- bilateral: in this case, simultaneous repair may be considered, sometimes even with a giant prosthetic reinforcement.
- irreducible (also known as incarcerated): the hernial contents cannot be returned to their normal site with simple manipulation.
If irreducible, hernias can develop several complications (hence, they can be complicated or uncomplicated):
- strangulation: pressure on the hernial contents may compromise blood supply (especially veins, with their low pressure, are sensitive, and venous congestion often results) and cause ischemia, and later necrosis and gangrene, which may become fatal.
- obstruction: for example, when a part of the bowel herniates, bowel contents can no longer pass the obstruction. This results in cramps, and later on vomiting, ileus, absence of flatus and absence of defecation.
- dysfunction: another complication arises when the herniated organ itself, or surrounding organs start dysfunctioning (for example, sliding hernia of the stomach causing heartburn, lumbar disc hernia causing sciatic nerve pain, etc.).
It is generally advisable to repair hernias quickly in order to prevent complications such as organ dysfunction, gangrene, multiple organ dysfunction syndrome, and death. Most abdominal hernias can be surgically repaired, and recovery rarely requires long-term changes in lifestyle. Uncomplicated hernias are principally repaired by pushing back, or "reducing", the herniated tissue, and then mending the weakness in muscle tissue (an operation called herniorrhaphy). If complications have occurred, the surgeon will check the viability of the herniated organ, and resect it if necessary. Modern muscle reinforcement techniques involve synthetic materials (a mesh prosthesis) that avoid over-stretching of already weakened tissue (as in older, but still useful methods). The mesh is either placed over the defect (anterior repair) or more preferably under the defect (posterior repair). At times staples are used to keep the mesh in place. These mesh repair methods are often called "Tension Free" repairs because, unlike older traditional methods, muscle is not pulled together under tension. Evidence suggests that these Tension Free methods have the lowest percentage of recurrences and the fastest recovery period compared to older suture repair methods. Increasingly, some repairs are performed through laparoscopes.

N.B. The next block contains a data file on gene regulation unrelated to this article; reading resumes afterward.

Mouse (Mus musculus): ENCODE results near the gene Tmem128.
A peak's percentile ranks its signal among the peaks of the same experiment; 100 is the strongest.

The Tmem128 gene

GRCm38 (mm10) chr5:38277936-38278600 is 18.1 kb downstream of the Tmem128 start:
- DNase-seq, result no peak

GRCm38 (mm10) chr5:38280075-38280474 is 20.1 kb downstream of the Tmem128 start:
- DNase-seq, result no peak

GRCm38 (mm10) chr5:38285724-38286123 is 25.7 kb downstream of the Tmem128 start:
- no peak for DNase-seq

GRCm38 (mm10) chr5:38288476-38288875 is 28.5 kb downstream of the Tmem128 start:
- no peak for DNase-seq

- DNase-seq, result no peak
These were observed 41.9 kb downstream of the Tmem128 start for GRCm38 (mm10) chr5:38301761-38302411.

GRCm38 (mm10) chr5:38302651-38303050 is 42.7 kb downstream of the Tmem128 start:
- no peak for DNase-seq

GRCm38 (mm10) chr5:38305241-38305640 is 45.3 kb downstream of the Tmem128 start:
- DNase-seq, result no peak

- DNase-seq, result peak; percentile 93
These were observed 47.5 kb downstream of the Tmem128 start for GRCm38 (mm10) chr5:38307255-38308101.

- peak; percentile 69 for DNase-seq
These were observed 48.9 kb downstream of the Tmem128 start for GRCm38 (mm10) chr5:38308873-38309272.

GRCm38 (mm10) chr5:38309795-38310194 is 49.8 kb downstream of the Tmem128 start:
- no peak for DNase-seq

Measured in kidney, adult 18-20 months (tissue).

Many patients are managed through day surgery centers, and are able to return to work within a week or two, while heavy (heavy Lifting? Running?) activities are prohibited for a longer period. Patients who have their hernias repaired with mesh often recover in a number of days. Surgical complications have been estimated to be up to 10%, but most of them can be easily addressed. They include surgical site infections, nerve and blood vessel injuries, injury to nearby organs, and hernia recurrence.
Generally, the use of external devices to maintain reduction of the hernia without repairing the underlying defect (such as hernia trusses, trunks, belts, etc.), is not advised. Exceptions are uncomplicated incisional hernias that arise shortly after the operation (should only be operated after a few months), or inoperable patients.
It is essential that the hernia not be further irritated by carrying out strenuous labour.